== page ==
If you’re travelling with a group, get yourself over to Lambay Island and visit Ireland’s only herd of wild wallabies. The marsupials were introduced in the 1950s and have thrived on the island ever since. You’ll need to book a private group tour in advance, but it’s worth the planning to spot the wallabies alongside other wildlife like seals, deer and puffins. As an aside, the crab fished around the shores of Lambay is considered the finest by Ireland’s top chefs, so snap it up if you see it on a menu. 

If you want to take all decision making out of the equation, head out on a guided tour of Malahide with the folks at Dublin Coastal Tours, for the inside scoop on everything from wild swimming spots to the best wine bars in town. Or explore the neighbourhood on two wheels, renting a bike from the Irish Centre for Cycling in the Malahide Castle Visitor Centre.

View of Malahide Castle in Dublin.
Media captionExplore Malahide Castle with its extensive grounds and butterfly house.

Places to eat

If all that activity builds up an appetite, you’re in luck. The main stretch of Malahide has plenty of restaurants, many of which have outdoor seating. The al fresco section in Old Street is one of the finest, with chairs draped in faux fur and wooden beams decked with fairy lights and twisting vines. The menu is packed with bistro classics like beer battered fish and chips and steak ciabatta, with little twists like pickled daikon and a relish made from dates and miso.

Savour the Parisian vibe over at Déjà vu, where the daily brunch menu features savoury crepes and pain perdu dripping in maple syrup. Griolladh started life as a food truck in 2020, but now they’re serving up gooey cheese toasties from their permanent set up on Drums Lane.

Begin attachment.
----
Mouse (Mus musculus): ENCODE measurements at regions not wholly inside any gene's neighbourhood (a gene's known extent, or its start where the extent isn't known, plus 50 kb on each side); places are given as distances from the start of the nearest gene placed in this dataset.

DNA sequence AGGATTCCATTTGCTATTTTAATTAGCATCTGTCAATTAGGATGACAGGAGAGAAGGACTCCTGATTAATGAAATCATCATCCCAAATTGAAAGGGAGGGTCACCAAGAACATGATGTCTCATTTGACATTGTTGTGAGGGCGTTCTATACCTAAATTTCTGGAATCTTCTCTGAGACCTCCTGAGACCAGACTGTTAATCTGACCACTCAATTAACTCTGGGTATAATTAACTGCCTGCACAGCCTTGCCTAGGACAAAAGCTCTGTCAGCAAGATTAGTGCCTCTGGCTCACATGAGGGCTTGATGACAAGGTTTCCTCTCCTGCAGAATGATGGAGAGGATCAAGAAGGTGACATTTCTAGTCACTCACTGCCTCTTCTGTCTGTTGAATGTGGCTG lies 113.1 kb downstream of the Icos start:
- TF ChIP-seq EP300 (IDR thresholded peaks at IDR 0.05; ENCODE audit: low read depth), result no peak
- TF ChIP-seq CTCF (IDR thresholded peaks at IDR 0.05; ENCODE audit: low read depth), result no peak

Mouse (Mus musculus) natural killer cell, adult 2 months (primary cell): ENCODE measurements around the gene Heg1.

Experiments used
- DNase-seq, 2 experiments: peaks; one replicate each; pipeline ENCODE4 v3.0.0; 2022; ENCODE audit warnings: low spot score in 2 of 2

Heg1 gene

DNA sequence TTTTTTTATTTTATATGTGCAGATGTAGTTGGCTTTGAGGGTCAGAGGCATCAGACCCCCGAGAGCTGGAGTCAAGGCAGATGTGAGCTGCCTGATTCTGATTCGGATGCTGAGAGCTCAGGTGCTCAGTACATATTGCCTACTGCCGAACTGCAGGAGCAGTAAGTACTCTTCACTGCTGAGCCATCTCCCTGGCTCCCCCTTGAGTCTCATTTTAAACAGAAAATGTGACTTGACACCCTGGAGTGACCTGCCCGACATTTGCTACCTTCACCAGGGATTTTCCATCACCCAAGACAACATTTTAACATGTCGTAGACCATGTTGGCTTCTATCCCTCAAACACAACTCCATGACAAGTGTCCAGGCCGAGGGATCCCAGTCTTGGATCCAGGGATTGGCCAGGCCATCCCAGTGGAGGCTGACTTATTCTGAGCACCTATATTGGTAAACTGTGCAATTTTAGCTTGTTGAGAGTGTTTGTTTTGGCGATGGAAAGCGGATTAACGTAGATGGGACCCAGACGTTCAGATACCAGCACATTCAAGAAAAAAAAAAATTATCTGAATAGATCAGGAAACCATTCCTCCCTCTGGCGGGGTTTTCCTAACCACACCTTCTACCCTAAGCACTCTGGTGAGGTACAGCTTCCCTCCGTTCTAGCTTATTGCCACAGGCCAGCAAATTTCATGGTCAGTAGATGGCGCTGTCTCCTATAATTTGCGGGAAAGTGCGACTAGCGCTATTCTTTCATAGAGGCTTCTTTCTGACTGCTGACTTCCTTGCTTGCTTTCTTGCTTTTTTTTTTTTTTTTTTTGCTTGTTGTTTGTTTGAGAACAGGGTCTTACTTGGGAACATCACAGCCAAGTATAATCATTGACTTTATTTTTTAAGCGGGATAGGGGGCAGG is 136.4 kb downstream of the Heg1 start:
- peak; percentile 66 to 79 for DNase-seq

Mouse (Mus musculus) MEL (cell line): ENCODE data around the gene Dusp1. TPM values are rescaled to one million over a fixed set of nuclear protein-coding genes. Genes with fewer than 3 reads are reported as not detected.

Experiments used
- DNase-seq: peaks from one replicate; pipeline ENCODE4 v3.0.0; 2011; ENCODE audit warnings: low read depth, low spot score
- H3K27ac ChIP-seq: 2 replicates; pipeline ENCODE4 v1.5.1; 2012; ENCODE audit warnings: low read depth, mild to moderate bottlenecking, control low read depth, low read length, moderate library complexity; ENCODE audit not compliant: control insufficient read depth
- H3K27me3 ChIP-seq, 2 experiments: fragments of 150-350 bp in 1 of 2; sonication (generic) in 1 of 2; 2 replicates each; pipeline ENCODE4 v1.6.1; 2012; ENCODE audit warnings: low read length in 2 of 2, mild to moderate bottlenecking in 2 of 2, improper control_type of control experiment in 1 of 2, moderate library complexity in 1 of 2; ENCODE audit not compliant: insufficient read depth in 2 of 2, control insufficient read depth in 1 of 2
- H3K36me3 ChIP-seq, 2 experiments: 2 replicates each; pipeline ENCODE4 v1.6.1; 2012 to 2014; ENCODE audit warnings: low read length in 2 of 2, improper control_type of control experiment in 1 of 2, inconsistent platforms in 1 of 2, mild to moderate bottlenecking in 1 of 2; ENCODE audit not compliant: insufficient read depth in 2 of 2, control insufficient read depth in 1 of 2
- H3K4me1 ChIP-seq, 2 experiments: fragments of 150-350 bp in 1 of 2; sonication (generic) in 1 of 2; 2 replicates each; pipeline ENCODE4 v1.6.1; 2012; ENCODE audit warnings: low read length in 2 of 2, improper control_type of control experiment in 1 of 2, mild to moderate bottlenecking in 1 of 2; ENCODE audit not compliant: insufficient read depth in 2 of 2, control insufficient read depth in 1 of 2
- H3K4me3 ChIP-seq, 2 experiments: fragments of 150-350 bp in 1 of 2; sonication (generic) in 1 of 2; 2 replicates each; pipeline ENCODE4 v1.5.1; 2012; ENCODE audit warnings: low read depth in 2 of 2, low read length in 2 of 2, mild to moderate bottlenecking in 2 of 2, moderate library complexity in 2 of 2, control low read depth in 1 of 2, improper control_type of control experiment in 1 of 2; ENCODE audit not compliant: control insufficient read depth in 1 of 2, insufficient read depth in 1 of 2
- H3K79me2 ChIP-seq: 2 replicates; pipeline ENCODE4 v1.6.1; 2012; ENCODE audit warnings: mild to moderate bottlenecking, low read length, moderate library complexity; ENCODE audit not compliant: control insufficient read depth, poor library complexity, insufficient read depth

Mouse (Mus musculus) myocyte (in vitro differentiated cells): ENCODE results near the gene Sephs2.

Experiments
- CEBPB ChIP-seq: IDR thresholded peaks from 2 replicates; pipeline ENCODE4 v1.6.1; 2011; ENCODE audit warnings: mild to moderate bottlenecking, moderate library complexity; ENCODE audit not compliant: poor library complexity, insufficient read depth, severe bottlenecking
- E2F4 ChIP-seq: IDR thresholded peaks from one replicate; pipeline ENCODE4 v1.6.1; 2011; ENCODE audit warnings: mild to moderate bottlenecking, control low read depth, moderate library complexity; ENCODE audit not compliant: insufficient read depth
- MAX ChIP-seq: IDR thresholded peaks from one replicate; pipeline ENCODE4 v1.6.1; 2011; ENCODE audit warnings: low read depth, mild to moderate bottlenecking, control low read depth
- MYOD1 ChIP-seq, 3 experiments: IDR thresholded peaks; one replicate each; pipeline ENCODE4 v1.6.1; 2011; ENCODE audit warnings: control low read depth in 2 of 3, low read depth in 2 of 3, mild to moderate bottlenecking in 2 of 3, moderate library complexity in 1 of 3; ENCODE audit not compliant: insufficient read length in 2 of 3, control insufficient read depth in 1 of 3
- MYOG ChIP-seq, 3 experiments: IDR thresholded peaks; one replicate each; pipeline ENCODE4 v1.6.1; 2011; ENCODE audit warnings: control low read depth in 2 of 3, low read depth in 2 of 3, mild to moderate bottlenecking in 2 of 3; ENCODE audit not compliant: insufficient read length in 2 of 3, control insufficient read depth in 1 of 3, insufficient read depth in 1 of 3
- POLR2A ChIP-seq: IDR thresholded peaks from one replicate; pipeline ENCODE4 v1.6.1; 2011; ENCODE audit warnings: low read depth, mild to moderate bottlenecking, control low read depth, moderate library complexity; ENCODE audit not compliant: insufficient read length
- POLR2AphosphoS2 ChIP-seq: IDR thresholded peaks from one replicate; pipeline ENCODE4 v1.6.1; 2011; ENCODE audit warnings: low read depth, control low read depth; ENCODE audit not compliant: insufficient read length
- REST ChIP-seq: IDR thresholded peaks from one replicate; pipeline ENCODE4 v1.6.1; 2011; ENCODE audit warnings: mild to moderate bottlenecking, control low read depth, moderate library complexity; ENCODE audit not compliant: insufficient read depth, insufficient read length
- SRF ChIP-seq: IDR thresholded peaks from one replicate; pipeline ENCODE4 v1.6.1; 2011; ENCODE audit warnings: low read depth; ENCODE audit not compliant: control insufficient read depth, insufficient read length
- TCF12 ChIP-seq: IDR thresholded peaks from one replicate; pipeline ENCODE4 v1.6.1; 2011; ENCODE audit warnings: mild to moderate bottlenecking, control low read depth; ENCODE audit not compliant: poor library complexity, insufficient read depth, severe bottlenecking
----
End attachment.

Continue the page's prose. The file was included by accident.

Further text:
Down at the marina, there’s also a street food scene brewing next to the sail boats and yachts. At Picnic Park, a small gathering of trucks serve wood-fired pizzas, loaded fries and gelato. But the real winner is El Milagro, a taco truck run by a family from Mexico City. Burrito joints may be everywhere nowadays, but the birria tacos cooked up here are the real deal, with juicy chunks of beef brisket squished between corn tortillas and seared in a splash of guajillo and ancho broth. As their sign says, “a well-balanced diet is a taco in each hand”.

Streetscene in Malahide village, Dublin.
Media captionChoose from plenty of restaurants on Malahide's main street.

Places to drink

You’ll need a good dose of caffeine before a day of adventure, so head to A Dó, where they serve up Ariosa coffee and dirty iced chai tea spiked with a double espresso. If that doesn’t put a spring in your step, nothing will. 

For a pint at the end of the day, head to Gibney’s, a maze of a pub with various lounges and cosy rooms, one with its very own well in the middle. Next door, their adjoining off license sells a decent variety of wines as well as hosting the occasional tasting event in their wine room.

Exterior of Gibney's pub in Malahide, Dublin.
Media captionQuench your thirst at Gibney's after a busy day.

Discover the Dublin Coastal Trail

Fancy seeing what else you can see along the shore? Explore the stops along the Dublin Coastal Trail.